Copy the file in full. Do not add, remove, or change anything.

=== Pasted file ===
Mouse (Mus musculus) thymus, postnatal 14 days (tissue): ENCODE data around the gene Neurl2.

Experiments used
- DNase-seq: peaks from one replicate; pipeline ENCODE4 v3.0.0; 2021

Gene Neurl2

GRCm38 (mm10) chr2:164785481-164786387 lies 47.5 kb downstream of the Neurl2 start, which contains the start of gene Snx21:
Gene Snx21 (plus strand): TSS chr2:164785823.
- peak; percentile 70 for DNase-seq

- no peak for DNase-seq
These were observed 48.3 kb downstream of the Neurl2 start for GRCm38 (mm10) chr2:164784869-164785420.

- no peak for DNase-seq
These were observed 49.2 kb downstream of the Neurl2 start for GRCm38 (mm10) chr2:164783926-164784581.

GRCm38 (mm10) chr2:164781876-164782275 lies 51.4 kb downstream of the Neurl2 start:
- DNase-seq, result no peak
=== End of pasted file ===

Mouse (Mus musculus) thymus, postnatal 14 days (tissue): ENCODE data around the gene Neurl2.

Experiments used
- DNase-seq: peaks from one replicate; pipeline ENCODE4 v3.0.0; 2021

Gene Neurl2

GRCm38 (mm10) chr2:164785481-164786387 lies 47.5 kb downstream of the Neurl2 start, which contains the start of gene Snx21:
Gene Snx21 (plus strand): TSS chr2:164785823.
- peak; percentile 70 for DNase-seq

- no peak for DNase-seq
These were observed 48.3 kb downstream of the Neurl2 start for GRCm38 (mm10) chr2:164784869-164785420.

- no peak for DNase-seq
These were observed 49.2 kb downstream of the Neurl2 start for GRCm38 (mm10) chr2:164783926-164784581.

GRCm38 (mm10) chr2:164781876-164782275 lies 51.4 kb downstream of the Neurl2 start:
- DNase-seq, result no peak